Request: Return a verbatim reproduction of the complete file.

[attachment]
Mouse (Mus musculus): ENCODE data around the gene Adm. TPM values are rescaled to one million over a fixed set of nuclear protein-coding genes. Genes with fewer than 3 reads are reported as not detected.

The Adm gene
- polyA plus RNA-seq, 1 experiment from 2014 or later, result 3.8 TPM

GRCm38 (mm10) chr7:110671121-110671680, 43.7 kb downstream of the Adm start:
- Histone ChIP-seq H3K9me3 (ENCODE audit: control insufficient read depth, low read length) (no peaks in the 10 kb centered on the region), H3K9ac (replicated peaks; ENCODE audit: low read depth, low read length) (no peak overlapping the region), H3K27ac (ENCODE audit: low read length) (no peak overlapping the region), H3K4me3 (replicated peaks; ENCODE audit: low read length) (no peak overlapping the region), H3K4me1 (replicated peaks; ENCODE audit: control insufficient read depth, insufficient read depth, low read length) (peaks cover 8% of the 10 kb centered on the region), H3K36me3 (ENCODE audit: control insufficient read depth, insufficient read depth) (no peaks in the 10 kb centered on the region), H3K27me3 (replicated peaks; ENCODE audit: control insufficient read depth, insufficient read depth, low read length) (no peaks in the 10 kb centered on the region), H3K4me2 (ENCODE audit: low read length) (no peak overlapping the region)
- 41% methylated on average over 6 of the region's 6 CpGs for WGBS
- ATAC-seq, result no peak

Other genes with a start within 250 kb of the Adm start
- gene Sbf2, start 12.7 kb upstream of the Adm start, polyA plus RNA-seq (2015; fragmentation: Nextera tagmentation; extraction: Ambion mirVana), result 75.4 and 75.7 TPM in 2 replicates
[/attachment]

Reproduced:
Mouse (Mus musculus): ENCODE data around the gene Adm. TPM values are rescaled to one million over a fixed set of nuclear protein-coding genes. Genes with fewer than 3 reads are reported as not detected.

The Adm gene
- polyA plus RNA-seq, 1 experiment from 2014 or later, result 3.8 TPM

GRCm38 (mm10) chr7:110671121-110671680, 43.7 kb downstream of the Adm start:
- Histone ChIP-seq H3K9me3 (ENCODE audit: control insufficient read depth, low read length) (no peaks in the 10 kb centered on the region), H3K9ac (replicated peaks; ENCODE audit: low read depth, low read length) (no peak overlapping the region), H3K27ac (ENCODE audit: low read length) (no peak overlapping the region), H3K4me3 (replicated peaks; ENCODE audit: low read length) (no peak overlapping the region), H3K4me1 (replicated peaks; ENCODE audit: control insufficient read depth, insufficient read depth, low read length) (peaks cover 8% of the 10 kb centered on the region), H3K36me3 (ENCODE audit: control insufficient read depth, insufficient read depth) (no peaks in the 10 kb centered on the region), H3K27me3 (replicated peaks; ENCODE audit: control insufficient read depth, insufficient read depth, low read length) (no peaks in the 10 kb centered on the region), H3K4me2 (ENCODE audit: low read length) (no peak overlapping the region)
- 41% methylated on average over 6 of the region's 6 CpGs for WGBS
- ATAC-seq, result no peak

Other genes with a start within 250 kb of the Adm start
- gene Sbf2, start 12.7 kb upstream of the Adm start, polyA plus RNA-seq (2015; fragmentation: Nextera tagmentation; extraction: Ambion mirVana), result 75.4 and 75.7 TPM in 2 replicates